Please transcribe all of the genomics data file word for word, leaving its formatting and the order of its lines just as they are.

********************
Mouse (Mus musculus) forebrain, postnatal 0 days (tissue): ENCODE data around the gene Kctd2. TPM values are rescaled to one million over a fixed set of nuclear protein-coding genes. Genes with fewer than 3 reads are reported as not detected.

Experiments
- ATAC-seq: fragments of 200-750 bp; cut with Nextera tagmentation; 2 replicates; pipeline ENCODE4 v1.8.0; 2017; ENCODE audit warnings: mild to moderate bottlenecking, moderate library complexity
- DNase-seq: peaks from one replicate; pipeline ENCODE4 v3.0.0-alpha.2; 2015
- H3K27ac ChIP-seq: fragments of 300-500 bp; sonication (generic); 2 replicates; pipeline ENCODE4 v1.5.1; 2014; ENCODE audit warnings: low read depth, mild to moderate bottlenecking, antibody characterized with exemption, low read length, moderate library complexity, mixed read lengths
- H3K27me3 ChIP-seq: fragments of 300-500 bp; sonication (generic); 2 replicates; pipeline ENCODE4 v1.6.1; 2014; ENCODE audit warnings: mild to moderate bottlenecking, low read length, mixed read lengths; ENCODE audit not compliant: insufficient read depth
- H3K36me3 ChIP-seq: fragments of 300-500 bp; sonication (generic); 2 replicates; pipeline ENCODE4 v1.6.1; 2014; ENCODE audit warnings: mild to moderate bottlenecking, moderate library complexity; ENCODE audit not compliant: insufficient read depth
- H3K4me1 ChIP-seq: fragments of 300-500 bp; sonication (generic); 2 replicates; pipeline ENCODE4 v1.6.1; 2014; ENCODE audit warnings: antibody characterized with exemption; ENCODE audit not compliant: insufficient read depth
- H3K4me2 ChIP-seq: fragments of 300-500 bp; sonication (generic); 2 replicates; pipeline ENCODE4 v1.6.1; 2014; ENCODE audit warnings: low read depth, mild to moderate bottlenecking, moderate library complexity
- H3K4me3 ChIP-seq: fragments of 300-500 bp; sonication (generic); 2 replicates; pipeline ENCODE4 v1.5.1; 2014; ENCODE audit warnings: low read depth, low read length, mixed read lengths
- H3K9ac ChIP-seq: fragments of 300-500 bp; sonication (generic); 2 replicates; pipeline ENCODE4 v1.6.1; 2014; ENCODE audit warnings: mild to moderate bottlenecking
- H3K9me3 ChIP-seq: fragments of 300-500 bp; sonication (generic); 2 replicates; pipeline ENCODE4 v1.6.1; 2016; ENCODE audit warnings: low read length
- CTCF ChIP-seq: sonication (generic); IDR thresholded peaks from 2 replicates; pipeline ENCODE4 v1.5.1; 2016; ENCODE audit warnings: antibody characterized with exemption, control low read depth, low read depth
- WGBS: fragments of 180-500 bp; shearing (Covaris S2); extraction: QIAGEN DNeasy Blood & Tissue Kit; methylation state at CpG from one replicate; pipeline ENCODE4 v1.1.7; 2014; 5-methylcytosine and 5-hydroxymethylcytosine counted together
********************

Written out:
Mouse (Mus musculus) forebrain, postnatal 0 days (tissue): ENCODE data around the gene Kctd2. TPM values are rescaled to one million over a fixed set of nuclear protein-coding genes. Genes with fewer than 3 reads are reported as not detected.

Experiments
- ATAC-seq: fragments of 200-750 bp; cut with Nextera tagmentation; 2 replicates; pipeline ENCODE4 v1.8.0; 2017; ENCODE audit warnings: mild to moderate bottlenecking, moderate library complexity
- DNase-seq: peaks from one replicate; pipeline ENCODE4 v3.0.0-alpha.2; 2015
- H3K27ac ChIP-seq: fragments of 300-500 bp; sonication (generic); 2 replicates; pipeline ENCODE4 v1.5.1; 2014; ENCODE audit warnings: low read depth, mild to moderate bottlenecking, antibody characterized with exemption, low read length, moderate library complexity, mixed read lengths
- H3K27me3 ChIP-seq: fragments of 300-500 bp; sonication (generic); 2 replicates; pipeline ENCODE4 v1.6.1; 2014; ENCODE audit warnings: mild to moderate bottlenecking, low read length, mixed read lengths; ENCODE audit not compliant: insufficient read depth
- H3K36me3 ChIP-seq: fragments of 300-500 bp; sonication (generic); 2 replicates; pipeline ENCODE4 v1.6.1; 2014; ENCODE audit warnings: mild to moderate bottlenecking, moderate library complexity; ENCODE audit not compliant: insufficient read depth
- H3K4me1 ChIP-seq: fragments of 300-500 bp; sonication (generic); 2 replicates; pipeline ENCODE4 v1.6.1; 2014; ENCODE audit warnings: antibody characterized with exemption; ENCODE audit not compliant: insufficient read depth
- H3K4me2 ChIP-seq: fragments of 300-500 bp; sonication (generic); 2 replicates; pipeline ENCODE4 v1.6.1; 2014; ENCODE audit warnings: low read depth, mild to moderate bottlenecking, moderate library complexity
- H3K4me3 ChIP-seq: fragments of 300-500 bp; sonication (generic); 2 replicates; pipeline ENCODE4 v1.5.1; 2014; ENCODE audit warnings: low read depth, low read length, mixed read lengths
- H3K9ac ChIP-seq: fragments of 300-500 bp; sonication (generic); 2 replicates; pipeline ENCODE4 v1.6.1; 2014; ENCODE audit warnings: mild to moderate bottlenecking
- H3K9me3 ChIP-seq: fragments of 300-500 bp; sonication (generic); 2 replicates; pipeline ENCODE4 v1.6.1; 2016; ENCODE audit warnings: low read length
- CTCF ChIP-seq: sonication (generic); IDR thresholded peaks from 2 replicates; pipeline ENCODE4 v1.5.1; 2016; ENCODE audit warnings: antibody characterized with exemption, control low read depth, low read depth
- WGBS: fragments of 180-500 bp; shearing (Covaris S2); extraction: QIAGEN DNeasy Blood & Tissue Kit; methylation state at CpG from one replicate; pipeline ENCODE4 v1.1.7; 2014; 5-methylcytosine and 5-hydroxymethylcytosine counted together